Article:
I’ve no idea, after all, what my naval thinks of my left toe, but it’s never tried to leave me over differences it has with that particular digit. And if a part of my body is injured, diseased, or non-functioning, the other body parts never put it down, belittle it, or reject it. Rather, they try to protect it, ease its pain, and compensate for it while it heals.
How strange that this 62 year old carcass knows instinctively what Christians are taught repeatedly, but often don’t get: we are literally and permanently joined together. We can either work together, building each other up and caring for each other’s well-being, or stupidly shoot ourselves in the foot by overt mistreatment or passive neglect. But withdrawing our affections from this Body won’t, at the end of the day, change the fact that we’re part of it.
Second, engagement is a mandate, not an luxury.
I cannot call myself a committed believer if I’m not active in a fellowship with other believers. A body part refusing to function in concert with the rest of the body is of little use, and the Christian refusing to function with the rest of the Church is, to my thinking, showing little integrity.
I’m very sympathetic to those who’ve been hurt or disappointed by others in the Body, and those inflicting the hurt need to be confronted and corrected. But correcting a wayward body part is a far cry from neglecting the Body as a whole.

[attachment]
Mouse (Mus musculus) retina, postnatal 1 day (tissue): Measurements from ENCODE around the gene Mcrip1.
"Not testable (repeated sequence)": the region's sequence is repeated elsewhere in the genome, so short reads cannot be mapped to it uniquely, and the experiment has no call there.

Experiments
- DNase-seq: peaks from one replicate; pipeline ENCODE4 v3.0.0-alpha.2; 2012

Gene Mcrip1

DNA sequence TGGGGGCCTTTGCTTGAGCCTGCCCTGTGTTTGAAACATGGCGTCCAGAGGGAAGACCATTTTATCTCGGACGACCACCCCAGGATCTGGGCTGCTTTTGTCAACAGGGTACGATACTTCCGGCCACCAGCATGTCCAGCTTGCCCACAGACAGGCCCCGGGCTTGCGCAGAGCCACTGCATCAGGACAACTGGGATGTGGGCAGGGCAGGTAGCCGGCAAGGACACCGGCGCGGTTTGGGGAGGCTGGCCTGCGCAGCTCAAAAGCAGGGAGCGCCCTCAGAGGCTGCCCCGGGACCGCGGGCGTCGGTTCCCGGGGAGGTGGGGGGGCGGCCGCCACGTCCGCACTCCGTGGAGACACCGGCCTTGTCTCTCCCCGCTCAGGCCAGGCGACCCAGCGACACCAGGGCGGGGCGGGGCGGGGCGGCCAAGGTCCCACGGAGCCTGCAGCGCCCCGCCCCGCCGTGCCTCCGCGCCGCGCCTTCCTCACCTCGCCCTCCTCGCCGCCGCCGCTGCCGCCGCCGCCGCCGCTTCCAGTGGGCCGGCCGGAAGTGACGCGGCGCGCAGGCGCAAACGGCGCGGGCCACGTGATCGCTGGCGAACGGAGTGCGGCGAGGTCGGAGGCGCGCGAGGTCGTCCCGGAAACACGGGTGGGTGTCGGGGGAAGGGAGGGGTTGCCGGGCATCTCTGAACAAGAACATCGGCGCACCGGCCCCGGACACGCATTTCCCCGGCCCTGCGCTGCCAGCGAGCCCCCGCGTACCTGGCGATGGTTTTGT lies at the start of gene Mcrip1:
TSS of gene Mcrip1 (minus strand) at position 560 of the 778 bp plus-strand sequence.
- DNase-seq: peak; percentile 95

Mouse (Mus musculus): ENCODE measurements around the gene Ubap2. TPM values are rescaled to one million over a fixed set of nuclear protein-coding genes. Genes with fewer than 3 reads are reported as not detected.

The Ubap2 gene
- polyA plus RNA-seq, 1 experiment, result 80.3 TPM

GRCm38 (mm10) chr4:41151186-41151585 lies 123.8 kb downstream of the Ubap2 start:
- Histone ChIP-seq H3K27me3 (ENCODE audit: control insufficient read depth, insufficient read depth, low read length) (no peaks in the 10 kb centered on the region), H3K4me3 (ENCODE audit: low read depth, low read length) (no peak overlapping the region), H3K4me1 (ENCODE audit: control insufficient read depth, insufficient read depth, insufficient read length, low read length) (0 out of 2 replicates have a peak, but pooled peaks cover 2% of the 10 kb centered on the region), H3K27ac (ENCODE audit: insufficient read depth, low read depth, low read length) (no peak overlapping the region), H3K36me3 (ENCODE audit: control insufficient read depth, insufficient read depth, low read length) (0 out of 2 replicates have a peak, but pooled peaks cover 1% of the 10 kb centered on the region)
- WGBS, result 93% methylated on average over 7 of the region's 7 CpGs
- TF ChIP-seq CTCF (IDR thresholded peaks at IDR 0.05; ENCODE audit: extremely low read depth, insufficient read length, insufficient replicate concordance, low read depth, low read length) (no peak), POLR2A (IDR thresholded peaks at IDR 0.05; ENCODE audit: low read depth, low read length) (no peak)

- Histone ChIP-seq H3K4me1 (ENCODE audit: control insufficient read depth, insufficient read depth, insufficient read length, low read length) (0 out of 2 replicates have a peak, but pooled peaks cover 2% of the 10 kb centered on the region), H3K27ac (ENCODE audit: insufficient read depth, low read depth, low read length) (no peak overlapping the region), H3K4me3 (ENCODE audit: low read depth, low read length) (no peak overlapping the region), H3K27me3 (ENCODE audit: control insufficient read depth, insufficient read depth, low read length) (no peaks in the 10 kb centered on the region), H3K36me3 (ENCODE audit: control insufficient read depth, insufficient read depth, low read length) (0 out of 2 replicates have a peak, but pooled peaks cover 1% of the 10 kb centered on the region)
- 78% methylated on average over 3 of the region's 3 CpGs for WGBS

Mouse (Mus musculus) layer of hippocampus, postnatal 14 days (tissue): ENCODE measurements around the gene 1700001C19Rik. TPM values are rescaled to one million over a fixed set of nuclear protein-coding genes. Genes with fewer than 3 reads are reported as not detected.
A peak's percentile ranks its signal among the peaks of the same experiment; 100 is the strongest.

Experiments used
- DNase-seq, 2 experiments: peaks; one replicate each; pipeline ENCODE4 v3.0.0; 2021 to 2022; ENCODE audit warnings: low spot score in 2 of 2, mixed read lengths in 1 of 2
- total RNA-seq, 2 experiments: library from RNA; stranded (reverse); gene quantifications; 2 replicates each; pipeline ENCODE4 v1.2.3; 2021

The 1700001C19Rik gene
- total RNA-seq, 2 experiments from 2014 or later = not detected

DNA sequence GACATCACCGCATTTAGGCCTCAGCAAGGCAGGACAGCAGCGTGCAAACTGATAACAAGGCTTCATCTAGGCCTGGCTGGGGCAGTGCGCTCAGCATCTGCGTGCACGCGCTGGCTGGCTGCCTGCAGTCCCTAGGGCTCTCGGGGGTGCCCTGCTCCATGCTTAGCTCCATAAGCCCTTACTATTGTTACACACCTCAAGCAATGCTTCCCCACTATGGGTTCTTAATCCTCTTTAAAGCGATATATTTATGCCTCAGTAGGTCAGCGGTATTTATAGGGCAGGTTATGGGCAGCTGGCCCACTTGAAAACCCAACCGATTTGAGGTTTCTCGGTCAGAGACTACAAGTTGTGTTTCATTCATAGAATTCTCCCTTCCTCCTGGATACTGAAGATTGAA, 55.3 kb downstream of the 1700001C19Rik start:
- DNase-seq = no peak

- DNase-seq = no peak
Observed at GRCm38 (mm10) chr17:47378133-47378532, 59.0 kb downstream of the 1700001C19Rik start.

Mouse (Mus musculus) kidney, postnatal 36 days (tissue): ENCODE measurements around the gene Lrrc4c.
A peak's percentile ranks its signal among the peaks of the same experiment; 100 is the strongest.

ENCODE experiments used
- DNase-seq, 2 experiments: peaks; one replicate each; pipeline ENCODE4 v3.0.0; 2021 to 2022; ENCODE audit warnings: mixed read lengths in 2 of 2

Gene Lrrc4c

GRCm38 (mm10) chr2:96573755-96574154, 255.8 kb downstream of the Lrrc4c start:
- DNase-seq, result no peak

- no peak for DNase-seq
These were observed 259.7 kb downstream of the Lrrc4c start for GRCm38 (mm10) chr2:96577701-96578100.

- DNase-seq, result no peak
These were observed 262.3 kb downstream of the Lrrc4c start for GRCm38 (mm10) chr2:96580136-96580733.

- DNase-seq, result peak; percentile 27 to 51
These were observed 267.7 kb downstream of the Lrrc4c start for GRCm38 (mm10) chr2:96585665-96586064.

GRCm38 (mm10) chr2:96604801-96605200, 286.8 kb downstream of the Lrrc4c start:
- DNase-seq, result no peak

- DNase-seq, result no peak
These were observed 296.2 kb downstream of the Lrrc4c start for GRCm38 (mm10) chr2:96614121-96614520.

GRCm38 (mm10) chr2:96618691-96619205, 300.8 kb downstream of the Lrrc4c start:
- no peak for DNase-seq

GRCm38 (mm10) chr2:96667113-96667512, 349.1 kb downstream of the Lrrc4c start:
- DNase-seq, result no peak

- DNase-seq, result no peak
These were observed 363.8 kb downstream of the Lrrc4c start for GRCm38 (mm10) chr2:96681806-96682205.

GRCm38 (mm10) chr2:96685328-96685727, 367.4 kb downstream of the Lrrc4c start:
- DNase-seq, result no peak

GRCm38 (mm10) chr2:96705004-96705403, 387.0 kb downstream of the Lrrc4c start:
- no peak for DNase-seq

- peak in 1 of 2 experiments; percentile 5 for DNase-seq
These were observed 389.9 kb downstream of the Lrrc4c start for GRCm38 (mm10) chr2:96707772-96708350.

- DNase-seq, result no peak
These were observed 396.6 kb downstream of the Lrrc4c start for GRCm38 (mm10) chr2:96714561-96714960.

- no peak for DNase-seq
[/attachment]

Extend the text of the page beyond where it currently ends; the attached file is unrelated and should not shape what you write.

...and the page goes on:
I can kid myself into thinking my relationship with Christ can be sustained one on one, no messy interactions with other Christians needed. Yet the disciples weren’t trained one on one by Him. The Holy Spirit fell on the disciples when they were together in one accord in the Book of Acts; and Jesus prayed to the Father not only that His followers would be, but that they would be one. (John 17:22) Take fellowship out of Christianity and you really don’t have Christianity at all.
Third, sorry for the hurts.
If you’ve experienced church hurts, I really am sorry. I’ve had my own, and I’d never minimize how deep they cut, and how hard they can be to get over. (Full disclosure: I’m still working out some 40-plus year old wounds related to church life, so I appreciate the struggle.) But when considering what to do about those hurts, I hope you, and all of us, really, will take seriously what Scripture has to say about who we are, and how we’re meant
Please don’t ever give up on the Church. In all its imperfection, it remains His Body, His visible representation on this planet, an entity meant to build itself up under His headship by all members functioning as they’re fashioned, and to express His heart and mind to an unbelieving, but deeply loved, world.
Let’s try keeping that in mind, not forsaking the fellowship of ourselves together, but instead knowing that when we gather in our sanctuaries on this one day, we’re expressing a literal unity we’ve been in for all of the week and, thankfully, we’ll continue in for all of eternity.